In Fahrenheit 451, how does Faber represent the Book of Ecclesiastes?

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belarafon | High School Teacher | (Level 2) Educator Emeritus

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The Book of Ecclesiastes, from the Old Testament, is a warning to mankind that Earthly pursuits are futile because all men die, and all accomplishments ultimately degrade to dust; the pursuit of a noble life and teaching of knowledge are greater than all the money or power in the world. Faber, as an ex-professor, knows the power of teaching, but is so scared of death that he has capitulated completely with the rules of the society; he no longer teaches his knowledge, so it will die with him. When Montag meets with him, Faber says:

"I'm one of the innocents who could have spoken up and out when no one would listen to the 'guilty,' but I did not speak and thus became guilty myself. And when finally they set the structure to burn the books, using the firemen, I grunted a few times and subsided..."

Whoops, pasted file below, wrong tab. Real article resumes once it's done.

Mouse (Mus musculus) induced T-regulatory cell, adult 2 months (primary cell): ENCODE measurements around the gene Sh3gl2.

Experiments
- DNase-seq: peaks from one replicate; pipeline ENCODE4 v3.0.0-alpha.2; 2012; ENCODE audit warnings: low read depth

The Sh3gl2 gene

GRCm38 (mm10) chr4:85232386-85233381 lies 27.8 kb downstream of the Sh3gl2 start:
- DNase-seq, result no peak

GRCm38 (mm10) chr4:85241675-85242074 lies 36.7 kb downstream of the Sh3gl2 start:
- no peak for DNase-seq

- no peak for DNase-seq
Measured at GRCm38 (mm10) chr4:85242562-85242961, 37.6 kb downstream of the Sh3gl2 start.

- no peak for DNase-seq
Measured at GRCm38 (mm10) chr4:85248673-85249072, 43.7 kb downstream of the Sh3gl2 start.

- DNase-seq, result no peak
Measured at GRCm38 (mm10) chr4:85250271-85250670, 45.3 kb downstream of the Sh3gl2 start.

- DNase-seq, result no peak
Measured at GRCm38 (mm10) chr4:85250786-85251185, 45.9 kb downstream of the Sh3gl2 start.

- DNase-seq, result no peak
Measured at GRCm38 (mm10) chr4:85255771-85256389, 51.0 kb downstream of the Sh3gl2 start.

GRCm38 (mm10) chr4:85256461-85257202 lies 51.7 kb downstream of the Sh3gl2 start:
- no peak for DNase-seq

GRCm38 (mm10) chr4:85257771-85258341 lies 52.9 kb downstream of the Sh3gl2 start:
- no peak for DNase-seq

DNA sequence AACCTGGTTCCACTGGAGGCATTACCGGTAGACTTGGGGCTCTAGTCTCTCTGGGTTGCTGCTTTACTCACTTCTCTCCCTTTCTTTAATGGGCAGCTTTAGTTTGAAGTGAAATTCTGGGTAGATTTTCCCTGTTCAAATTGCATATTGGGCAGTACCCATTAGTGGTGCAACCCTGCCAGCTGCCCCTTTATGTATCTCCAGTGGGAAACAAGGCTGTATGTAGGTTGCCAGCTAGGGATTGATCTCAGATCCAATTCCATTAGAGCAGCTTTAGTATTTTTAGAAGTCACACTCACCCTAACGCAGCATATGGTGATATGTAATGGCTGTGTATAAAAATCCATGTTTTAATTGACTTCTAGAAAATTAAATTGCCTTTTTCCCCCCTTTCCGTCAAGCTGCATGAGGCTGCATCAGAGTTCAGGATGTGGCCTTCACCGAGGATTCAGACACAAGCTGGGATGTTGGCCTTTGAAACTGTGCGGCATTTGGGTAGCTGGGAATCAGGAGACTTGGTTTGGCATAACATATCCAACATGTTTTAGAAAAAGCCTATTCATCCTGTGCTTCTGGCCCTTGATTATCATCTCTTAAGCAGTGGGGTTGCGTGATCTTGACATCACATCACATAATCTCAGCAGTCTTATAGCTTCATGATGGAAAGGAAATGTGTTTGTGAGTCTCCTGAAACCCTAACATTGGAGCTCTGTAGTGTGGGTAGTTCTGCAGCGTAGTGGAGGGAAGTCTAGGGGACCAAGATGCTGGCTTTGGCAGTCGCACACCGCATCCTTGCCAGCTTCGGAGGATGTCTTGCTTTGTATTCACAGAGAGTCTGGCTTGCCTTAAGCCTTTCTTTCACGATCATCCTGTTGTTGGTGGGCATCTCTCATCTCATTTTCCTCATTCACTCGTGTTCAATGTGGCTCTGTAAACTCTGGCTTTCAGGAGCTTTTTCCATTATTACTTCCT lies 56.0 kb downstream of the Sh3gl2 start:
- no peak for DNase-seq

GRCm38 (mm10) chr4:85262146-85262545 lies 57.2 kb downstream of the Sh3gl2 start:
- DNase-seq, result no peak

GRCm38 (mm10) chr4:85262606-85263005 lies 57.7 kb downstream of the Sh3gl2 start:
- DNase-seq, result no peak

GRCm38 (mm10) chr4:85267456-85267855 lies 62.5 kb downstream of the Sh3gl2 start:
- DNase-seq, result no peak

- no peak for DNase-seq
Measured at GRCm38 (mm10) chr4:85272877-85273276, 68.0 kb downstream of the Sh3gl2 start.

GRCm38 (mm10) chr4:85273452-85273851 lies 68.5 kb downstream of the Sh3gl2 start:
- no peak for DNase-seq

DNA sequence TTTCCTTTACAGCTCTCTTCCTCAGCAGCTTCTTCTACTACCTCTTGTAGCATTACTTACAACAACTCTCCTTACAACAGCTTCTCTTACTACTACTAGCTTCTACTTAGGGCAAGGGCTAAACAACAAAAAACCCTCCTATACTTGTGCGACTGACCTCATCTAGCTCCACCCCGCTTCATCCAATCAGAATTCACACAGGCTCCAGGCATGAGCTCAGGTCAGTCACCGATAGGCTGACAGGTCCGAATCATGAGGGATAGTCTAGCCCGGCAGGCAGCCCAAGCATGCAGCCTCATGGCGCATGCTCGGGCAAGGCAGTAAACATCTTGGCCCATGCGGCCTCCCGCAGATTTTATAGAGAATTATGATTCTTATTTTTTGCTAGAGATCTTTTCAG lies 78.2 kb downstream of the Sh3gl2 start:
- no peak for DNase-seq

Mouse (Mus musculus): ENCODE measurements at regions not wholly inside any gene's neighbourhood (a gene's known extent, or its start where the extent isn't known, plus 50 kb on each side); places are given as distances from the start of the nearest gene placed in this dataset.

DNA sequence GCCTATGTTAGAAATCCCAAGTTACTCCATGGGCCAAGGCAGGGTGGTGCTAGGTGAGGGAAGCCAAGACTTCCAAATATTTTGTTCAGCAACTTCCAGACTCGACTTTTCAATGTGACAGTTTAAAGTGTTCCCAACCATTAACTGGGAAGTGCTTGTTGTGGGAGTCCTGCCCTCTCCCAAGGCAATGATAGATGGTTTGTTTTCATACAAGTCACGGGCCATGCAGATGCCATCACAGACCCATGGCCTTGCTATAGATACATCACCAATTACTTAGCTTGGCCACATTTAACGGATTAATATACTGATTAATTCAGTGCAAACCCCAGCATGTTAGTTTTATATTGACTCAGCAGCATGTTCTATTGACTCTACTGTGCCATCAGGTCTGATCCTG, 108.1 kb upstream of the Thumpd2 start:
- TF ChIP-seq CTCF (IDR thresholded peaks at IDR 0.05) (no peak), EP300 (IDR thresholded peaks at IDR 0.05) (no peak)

(Bradbury, Fahrenheit 451, Google Books)

Too scared to act, Faber's Earthly pursuit -- that of knowledge -- has become futile. It is only after Montag speaks with him that he has  the motivation to continue the struggle; like the speaker in Ecclesiastes, Faber knows that if he does not pass on his knowledge, his life will have had no meaning. Faber finally changes, helps Montag escape, and escapes himself to spread his knowledge, thus reasserting the claim from Ecclesiastes that a noble life and the teaching of wisdom is the only Earthly act worth pursuing.

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